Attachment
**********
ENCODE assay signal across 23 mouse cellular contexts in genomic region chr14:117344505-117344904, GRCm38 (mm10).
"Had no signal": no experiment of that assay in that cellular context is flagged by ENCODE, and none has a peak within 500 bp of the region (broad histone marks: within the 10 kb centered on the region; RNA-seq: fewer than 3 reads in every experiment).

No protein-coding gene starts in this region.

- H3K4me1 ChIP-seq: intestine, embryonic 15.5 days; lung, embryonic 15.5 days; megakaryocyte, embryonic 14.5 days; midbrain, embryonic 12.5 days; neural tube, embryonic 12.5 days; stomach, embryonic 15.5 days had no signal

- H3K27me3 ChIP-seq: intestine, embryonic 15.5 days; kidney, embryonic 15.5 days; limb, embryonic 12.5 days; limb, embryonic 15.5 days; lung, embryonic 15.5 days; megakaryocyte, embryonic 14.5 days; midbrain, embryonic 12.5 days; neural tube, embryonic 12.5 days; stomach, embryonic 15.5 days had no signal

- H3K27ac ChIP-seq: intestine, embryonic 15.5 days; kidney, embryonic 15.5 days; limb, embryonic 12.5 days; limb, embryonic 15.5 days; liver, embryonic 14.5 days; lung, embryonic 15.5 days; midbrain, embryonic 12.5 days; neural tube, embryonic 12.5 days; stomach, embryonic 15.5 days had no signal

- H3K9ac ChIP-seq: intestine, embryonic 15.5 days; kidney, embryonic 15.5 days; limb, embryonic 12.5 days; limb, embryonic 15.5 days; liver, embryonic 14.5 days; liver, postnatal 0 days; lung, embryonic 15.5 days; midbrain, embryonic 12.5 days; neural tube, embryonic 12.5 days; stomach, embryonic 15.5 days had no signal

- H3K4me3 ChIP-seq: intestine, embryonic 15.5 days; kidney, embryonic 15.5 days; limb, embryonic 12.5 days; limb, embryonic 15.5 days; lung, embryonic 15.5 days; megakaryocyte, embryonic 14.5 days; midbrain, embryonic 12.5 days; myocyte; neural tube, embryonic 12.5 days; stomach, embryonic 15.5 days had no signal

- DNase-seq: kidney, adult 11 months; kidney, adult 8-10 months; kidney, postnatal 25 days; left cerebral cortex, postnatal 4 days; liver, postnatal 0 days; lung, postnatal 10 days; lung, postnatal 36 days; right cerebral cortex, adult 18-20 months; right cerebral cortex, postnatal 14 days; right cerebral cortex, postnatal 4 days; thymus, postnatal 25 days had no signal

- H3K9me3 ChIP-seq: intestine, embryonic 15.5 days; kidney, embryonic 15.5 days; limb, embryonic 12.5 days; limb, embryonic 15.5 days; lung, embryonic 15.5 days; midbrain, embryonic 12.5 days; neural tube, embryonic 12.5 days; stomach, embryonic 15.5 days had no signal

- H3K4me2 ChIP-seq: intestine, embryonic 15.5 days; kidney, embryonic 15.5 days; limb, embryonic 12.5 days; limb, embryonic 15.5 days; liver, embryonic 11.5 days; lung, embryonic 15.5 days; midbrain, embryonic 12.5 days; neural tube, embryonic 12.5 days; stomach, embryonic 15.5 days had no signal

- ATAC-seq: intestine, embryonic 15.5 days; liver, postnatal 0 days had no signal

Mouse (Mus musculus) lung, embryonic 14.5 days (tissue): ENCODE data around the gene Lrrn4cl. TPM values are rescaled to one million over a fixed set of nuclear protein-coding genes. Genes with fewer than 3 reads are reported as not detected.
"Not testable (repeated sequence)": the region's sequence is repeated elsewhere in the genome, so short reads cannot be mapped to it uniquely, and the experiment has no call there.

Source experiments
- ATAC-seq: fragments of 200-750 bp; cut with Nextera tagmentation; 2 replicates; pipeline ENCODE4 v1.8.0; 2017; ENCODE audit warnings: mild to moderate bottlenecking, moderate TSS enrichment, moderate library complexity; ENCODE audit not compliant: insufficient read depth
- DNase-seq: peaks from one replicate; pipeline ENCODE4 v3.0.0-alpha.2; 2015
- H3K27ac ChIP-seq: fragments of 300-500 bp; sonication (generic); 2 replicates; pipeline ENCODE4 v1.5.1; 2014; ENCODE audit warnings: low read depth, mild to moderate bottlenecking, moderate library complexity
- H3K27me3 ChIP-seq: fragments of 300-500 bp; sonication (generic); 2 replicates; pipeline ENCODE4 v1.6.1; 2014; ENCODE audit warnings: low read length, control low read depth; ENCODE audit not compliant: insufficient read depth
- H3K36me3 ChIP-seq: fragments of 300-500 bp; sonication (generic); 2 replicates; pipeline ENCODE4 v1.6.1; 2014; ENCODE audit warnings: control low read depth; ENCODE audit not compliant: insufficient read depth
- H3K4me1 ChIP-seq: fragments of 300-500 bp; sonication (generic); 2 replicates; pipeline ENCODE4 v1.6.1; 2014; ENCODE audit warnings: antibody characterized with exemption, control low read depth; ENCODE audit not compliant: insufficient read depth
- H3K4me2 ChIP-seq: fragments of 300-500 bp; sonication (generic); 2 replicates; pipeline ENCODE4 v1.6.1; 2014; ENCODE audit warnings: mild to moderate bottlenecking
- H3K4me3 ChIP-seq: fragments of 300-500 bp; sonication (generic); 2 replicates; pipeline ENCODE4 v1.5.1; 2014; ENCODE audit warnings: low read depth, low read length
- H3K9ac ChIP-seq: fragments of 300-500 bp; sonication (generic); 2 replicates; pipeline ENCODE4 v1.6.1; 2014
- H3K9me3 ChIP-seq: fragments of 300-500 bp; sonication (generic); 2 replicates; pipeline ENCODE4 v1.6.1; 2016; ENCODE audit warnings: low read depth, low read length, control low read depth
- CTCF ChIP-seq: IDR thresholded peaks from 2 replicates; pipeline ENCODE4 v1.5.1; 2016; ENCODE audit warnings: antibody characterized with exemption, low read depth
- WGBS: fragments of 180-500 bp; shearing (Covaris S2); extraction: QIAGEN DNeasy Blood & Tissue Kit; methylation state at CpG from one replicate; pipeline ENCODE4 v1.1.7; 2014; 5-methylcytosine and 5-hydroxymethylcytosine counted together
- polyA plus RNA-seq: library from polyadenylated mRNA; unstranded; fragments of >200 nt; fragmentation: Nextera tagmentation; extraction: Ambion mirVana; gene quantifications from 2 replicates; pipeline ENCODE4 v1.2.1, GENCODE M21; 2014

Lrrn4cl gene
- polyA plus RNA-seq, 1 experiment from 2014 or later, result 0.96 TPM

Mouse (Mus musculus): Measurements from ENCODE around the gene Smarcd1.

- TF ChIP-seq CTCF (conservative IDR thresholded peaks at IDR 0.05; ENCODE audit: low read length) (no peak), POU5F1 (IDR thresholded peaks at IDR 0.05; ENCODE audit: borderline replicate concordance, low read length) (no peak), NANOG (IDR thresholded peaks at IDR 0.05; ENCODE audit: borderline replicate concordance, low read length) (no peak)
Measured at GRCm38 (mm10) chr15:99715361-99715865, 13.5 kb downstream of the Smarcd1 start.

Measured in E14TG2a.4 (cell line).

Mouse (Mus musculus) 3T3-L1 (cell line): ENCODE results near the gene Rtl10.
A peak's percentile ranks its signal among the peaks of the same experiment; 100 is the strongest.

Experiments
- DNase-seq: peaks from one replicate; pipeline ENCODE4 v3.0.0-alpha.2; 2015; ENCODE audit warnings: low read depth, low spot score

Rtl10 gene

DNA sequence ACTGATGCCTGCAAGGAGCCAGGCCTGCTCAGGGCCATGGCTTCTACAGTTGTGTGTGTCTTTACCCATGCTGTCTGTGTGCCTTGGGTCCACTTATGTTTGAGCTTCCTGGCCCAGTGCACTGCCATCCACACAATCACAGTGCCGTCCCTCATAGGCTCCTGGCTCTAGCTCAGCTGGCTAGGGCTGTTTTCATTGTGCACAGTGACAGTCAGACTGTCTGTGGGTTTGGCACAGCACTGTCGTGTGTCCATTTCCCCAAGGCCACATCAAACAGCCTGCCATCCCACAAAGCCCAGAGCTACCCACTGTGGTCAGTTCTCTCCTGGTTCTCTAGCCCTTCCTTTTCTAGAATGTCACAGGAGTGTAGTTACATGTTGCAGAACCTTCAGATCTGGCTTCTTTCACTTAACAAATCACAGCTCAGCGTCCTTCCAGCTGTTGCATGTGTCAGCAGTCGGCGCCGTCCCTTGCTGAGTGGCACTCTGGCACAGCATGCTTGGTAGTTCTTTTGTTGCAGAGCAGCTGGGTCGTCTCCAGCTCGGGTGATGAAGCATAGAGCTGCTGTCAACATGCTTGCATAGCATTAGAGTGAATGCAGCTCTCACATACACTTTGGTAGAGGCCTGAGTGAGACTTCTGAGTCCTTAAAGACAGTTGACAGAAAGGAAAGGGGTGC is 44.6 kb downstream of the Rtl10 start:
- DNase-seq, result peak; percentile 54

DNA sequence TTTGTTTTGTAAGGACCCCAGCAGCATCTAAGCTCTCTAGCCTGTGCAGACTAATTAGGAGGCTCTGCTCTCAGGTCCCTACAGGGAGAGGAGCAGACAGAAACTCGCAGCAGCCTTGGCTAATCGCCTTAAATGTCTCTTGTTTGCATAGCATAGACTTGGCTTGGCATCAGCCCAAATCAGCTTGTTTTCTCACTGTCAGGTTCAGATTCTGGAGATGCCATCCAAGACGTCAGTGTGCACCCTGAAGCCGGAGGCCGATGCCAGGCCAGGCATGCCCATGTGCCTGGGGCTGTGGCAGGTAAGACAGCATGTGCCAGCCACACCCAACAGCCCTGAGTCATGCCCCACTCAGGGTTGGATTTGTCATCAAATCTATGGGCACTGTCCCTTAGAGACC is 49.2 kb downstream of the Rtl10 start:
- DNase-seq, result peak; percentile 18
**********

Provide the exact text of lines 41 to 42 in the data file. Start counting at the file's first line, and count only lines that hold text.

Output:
- DNase-seq, result peak; percentile 54

DNA sequence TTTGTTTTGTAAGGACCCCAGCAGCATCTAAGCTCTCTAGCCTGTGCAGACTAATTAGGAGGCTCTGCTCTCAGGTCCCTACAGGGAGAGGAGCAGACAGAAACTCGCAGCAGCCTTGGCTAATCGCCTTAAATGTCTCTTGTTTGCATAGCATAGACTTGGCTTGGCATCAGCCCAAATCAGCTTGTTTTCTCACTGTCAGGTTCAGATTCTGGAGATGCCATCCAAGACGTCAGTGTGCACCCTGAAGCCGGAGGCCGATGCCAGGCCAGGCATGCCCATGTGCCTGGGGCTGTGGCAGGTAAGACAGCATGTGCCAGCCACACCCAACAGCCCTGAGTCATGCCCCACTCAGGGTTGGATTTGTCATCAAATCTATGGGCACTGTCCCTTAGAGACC is 49.2 kb downstream of the Rtl10 start: